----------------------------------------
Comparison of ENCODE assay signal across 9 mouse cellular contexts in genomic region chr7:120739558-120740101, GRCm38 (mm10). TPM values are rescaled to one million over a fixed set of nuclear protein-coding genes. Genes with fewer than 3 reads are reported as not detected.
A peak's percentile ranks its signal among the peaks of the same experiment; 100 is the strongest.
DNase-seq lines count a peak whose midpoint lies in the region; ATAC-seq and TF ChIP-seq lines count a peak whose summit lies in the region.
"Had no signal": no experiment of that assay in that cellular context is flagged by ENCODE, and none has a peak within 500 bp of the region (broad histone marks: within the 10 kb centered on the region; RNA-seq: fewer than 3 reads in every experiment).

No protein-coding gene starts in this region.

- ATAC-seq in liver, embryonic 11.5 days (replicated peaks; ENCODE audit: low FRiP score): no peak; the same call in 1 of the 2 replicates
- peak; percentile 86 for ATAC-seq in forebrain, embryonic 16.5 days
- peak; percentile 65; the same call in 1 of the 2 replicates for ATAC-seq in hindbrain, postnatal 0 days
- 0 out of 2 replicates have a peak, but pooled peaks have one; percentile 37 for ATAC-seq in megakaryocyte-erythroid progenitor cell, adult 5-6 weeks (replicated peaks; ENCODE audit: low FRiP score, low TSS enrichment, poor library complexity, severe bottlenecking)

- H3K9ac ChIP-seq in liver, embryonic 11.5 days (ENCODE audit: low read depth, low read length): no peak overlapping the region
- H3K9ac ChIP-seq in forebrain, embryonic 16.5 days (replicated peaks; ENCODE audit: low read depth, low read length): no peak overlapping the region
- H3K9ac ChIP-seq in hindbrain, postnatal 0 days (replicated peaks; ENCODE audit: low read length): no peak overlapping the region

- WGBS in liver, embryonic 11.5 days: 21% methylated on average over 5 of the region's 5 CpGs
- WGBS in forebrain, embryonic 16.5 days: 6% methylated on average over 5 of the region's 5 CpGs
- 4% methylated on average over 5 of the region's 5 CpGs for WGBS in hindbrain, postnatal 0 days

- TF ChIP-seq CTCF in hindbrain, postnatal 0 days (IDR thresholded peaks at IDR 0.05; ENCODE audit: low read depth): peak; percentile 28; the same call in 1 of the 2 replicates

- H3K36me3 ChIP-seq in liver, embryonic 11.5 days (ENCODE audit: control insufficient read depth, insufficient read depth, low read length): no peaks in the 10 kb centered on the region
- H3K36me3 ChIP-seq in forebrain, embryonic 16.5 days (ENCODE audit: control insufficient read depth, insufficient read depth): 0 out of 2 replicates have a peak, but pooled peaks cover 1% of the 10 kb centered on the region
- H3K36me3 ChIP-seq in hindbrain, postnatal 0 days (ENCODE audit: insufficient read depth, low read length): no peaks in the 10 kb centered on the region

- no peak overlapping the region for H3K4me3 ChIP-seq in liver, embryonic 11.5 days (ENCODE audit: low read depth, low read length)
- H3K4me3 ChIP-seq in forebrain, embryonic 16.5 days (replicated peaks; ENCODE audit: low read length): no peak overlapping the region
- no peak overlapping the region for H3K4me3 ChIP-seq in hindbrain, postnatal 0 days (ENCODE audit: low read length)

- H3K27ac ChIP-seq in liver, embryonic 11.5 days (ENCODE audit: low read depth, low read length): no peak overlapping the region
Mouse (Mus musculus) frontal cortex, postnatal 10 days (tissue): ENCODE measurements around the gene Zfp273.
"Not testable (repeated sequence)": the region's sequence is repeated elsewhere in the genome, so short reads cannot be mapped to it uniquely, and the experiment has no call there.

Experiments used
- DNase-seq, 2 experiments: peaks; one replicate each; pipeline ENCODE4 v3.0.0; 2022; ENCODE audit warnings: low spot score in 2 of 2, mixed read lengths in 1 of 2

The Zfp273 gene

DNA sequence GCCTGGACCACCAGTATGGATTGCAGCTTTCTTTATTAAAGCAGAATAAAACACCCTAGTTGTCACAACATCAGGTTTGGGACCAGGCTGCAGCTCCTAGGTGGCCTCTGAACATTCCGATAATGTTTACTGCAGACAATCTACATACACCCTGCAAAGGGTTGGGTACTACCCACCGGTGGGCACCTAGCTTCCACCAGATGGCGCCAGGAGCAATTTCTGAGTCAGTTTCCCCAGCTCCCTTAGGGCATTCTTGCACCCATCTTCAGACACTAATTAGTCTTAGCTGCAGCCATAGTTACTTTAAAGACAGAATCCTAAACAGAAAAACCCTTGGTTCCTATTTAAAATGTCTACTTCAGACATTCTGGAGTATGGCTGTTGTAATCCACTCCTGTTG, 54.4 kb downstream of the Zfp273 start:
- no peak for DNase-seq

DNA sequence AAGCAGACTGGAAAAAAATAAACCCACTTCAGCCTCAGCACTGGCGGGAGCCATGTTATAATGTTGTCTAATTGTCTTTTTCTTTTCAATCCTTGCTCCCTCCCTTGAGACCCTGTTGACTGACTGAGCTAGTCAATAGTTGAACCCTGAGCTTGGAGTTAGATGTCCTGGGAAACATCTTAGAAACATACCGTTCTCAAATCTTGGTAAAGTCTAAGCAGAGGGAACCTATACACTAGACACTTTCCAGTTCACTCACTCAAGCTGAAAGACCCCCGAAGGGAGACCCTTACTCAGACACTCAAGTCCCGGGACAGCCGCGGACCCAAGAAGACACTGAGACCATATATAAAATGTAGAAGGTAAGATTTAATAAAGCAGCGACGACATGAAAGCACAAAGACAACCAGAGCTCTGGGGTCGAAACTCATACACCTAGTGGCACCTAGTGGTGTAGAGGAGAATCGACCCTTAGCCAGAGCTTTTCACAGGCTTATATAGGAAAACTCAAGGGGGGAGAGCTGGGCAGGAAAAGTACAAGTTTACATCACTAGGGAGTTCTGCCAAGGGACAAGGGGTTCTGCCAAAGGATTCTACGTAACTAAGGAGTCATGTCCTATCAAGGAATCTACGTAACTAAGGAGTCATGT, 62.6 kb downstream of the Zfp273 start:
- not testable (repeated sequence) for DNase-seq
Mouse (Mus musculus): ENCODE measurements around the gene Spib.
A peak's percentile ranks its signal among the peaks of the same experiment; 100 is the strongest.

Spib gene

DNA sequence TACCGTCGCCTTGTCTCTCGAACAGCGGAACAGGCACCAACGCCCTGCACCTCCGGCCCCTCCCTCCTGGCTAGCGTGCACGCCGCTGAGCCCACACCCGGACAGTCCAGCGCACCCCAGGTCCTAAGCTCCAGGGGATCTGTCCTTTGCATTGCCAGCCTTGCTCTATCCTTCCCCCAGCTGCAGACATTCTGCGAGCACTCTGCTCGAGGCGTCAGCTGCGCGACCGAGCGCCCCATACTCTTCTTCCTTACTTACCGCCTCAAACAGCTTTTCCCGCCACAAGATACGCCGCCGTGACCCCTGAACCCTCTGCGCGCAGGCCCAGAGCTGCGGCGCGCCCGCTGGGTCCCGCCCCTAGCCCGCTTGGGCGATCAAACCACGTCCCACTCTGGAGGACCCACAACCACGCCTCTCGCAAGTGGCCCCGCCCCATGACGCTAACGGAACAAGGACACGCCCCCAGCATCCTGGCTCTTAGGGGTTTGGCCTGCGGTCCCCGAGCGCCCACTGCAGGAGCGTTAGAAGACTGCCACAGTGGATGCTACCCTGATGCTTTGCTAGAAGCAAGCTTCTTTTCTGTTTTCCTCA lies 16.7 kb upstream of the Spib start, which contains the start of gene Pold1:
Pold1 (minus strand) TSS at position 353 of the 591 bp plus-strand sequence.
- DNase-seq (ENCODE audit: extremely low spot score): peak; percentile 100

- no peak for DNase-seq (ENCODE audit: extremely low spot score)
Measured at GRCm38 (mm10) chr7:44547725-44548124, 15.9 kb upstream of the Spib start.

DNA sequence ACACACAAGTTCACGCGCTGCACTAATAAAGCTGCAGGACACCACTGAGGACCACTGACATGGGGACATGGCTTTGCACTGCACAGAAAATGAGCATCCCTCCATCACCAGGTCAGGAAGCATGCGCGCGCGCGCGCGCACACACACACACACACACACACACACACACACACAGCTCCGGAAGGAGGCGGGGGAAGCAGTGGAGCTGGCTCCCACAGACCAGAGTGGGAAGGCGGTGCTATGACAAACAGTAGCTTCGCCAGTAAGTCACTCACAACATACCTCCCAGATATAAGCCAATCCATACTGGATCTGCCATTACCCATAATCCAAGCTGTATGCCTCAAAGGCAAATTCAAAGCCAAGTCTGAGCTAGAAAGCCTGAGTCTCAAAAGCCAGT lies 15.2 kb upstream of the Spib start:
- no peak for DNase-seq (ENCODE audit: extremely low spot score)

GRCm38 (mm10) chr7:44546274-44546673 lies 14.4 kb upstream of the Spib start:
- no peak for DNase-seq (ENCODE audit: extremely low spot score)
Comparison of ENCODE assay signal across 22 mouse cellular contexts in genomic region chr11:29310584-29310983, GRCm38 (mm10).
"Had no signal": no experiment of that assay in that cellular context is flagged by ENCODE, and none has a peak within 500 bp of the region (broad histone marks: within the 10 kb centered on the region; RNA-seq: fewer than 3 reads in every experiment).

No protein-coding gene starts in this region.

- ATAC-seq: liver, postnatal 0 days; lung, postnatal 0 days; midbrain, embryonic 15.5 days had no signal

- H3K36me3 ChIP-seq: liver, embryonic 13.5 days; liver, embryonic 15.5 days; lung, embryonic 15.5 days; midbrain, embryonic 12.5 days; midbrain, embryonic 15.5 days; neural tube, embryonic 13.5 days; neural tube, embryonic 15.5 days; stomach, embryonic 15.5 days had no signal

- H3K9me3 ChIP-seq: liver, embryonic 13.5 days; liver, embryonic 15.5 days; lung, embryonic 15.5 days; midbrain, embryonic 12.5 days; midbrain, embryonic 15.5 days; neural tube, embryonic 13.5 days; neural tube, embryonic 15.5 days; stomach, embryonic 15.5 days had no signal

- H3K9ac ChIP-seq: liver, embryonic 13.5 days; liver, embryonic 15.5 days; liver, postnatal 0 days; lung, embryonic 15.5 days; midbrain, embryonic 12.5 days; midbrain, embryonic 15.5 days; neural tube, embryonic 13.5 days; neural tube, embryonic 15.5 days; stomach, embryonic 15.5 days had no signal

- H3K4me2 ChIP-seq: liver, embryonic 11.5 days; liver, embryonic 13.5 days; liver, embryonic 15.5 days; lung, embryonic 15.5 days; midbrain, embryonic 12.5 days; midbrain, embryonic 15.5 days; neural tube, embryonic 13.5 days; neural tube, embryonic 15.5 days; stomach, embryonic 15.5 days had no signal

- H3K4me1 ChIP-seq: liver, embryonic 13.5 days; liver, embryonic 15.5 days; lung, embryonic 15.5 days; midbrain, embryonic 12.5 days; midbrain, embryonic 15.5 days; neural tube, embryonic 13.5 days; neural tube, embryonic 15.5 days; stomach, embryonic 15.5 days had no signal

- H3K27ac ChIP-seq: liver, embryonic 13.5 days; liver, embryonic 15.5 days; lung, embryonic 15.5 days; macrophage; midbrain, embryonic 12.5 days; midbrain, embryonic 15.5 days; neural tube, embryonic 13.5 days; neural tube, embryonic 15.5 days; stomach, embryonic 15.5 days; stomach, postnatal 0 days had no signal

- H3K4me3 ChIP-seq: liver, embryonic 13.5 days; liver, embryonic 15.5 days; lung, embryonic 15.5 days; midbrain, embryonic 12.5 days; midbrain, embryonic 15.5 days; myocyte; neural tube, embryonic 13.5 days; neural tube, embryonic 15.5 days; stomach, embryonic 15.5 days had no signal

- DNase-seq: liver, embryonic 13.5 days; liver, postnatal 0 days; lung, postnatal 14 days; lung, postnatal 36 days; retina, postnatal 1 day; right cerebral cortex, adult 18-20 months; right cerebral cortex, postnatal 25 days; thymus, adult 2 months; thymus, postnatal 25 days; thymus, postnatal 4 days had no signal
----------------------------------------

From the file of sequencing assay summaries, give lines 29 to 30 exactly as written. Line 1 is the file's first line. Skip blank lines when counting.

DNA sequence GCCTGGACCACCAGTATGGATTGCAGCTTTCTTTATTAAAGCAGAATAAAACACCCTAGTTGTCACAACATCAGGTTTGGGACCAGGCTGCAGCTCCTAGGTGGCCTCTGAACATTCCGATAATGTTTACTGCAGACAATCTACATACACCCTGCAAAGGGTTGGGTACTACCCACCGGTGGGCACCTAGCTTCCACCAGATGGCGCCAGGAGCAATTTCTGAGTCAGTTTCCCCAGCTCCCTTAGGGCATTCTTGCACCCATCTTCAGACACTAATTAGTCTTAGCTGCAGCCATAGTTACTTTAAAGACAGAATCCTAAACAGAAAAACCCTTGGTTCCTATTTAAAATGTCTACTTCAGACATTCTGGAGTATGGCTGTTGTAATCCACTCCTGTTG, 54.4 kb downstream of the Zfp273 start:
- no peak for DNase-seq